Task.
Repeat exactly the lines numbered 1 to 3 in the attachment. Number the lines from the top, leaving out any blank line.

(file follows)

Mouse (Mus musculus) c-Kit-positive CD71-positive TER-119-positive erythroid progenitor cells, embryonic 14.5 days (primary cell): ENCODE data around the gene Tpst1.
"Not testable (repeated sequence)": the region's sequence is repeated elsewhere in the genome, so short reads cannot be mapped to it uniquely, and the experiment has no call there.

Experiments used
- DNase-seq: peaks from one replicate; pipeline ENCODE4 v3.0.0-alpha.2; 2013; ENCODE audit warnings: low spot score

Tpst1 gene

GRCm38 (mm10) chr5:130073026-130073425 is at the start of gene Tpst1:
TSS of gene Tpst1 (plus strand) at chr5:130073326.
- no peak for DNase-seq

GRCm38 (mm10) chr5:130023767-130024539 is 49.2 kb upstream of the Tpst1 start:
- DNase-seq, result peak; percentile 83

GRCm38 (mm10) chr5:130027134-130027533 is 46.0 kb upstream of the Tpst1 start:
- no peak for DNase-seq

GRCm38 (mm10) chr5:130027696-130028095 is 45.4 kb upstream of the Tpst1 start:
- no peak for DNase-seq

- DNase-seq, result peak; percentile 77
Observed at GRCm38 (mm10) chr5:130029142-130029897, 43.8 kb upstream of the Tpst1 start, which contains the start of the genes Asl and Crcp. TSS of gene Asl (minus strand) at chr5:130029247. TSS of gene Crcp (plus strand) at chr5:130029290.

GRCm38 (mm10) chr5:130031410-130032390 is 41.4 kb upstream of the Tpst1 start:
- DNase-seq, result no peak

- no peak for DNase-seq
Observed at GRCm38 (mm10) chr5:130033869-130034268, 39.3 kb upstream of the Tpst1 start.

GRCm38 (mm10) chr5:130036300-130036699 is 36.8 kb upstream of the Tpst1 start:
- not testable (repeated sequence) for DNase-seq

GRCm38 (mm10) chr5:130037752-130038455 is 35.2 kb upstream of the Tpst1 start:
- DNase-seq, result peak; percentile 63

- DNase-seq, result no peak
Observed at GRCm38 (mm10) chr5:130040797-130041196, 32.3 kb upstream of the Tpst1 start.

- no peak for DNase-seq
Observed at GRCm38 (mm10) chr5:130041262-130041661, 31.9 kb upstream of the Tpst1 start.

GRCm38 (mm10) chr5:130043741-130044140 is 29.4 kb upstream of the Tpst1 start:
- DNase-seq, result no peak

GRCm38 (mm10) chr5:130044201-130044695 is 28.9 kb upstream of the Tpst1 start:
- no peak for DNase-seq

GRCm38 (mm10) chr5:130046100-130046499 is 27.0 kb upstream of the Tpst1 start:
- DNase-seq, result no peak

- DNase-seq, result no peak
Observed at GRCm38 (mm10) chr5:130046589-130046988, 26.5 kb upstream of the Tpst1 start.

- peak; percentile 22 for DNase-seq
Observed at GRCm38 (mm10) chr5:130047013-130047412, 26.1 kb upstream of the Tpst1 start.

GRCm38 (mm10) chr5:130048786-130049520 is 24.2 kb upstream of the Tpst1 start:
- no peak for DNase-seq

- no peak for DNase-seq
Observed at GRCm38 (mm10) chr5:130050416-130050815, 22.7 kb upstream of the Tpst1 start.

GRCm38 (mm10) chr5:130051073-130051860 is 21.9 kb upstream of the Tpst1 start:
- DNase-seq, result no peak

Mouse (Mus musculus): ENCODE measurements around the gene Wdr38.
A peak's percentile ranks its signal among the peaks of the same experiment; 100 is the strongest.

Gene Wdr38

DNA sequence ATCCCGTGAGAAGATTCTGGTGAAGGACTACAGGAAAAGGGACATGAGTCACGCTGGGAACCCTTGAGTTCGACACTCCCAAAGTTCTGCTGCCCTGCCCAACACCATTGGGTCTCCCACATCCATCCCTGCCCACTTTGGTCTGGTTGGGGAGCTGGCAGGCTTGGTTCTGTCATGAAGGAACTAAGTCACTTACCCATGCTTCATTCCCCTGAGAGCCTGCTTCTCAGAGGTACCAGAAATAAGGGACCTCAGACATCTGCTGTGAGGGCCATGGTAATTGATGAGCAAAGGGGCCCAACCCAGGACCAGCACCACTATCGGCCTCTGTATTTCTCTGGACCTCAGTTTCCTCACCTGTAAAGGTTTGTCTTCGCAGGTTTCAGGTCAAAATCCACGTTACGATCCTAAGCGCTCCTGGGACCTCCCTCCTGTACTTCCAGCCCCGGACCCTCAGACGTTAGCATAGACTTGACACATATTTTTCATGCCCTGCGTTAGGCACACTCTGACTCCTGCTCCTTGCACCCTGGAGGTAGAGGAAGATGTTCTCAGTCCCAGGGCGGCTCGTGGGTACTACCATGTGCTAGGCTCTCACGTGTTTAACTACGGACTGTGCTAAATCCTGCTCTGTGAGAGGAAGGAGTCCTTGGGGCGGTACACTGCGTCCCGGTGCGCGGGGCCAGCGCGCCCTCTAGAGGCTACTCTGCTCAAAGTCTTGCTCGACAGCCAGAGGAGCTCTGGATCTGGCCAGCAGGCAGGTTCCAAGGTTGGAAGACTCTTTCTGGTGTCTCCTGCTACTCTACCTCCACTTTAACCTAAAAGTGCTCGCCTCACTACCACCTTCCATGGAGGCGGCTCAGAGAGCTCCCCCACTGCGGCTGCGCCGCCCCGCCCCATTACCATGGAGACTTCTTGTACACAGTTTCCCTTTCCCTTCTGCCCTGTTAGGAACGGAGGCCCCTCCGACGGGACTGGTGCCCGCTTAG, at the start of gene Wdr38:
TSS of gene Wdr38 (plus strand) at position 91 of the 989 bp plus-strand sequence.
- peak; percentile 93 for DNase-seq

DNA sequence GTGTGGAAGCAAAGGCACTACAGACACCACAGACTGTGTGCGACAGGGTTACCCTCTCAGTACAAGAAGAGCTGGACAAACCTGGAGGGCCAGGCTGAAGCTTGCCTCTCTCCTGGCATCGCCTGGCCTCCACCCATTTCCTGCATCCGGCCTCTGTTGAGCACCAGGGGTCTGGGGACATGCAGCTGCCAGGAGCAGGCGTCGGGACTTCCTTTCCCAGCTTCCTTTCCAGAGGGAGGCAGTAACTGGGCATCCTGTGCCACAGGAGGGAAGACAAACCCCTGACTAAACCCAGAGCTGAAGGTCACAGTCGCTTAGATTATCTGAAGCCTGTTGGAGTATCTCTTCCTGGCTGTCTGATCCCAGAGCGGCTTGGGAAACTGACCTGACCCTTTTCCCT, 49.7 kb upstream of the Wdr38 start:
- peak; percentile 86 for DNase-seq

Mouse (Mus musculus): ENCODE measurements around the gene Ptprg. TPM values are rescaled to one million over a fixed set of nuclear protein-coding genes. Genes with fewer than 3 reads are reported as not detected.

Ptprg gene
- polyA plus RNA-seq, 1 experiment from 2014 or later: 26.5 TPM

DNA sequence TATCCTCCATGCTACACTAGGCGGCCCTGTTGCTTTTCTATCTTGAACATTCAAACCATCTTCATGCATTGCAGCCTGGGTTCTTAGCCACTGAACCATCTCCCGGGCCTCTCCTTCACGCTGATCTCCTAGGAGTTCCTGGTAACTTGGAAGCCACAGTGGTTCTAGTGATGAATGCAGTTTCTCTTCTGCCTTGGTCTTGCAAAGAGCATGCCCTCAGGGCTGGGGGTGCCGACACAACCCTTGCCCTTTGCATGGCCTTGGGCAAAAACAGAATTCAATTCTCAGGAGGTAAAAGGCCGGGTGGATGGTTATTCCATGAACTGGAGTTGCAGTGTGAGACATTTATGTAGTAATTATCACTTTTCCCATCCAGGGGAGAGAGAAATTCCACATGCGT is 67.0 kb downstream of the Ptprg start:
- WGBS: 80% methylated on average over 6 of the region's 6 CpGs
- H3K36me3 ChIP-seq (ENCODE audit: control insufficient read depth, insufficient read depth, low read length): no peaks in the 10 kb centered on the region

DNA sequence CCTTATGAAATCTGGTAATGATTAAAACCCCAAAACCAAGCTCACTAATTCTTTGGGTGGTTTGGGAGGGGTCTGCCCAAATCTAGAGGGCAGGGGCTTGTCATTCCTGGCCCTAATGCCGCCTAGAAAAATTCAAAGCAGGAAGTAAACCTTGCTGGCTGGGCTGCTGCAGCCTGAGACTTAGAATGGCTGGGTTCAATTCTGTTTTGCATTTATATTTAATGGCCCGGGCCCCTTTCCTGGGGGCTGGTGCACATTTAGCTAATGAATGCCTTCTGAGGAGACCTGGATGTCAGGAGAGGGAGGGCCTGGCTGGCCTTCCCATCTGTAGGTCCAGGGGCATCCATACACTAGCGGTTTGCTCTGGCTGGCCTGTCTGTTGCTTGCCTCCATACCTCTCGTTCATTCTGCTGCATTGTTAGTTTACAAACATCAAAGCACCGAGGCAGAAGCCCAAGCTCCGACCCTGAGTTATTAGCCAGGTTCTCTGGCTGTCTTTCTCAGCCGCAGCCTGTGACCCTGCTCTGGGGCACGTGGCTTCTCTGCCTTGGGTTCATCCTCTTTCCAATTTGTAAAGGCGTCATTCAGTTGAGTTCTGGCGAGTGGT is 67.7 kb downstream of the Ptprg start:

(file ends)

Mouse (Mus musculus) c-Kit-positive CD71-positive TER-119-positive erythroid progenitor cells, embryonic 14.5 days (primary cell): ENCODE data around the gene Tpst1.
"Not testable (repeated sequence)": the region's sequence is repeated elsewhere in the genome, so short reads cannot be mapped to it uniquely, and the experiment has no call there.

Experiments used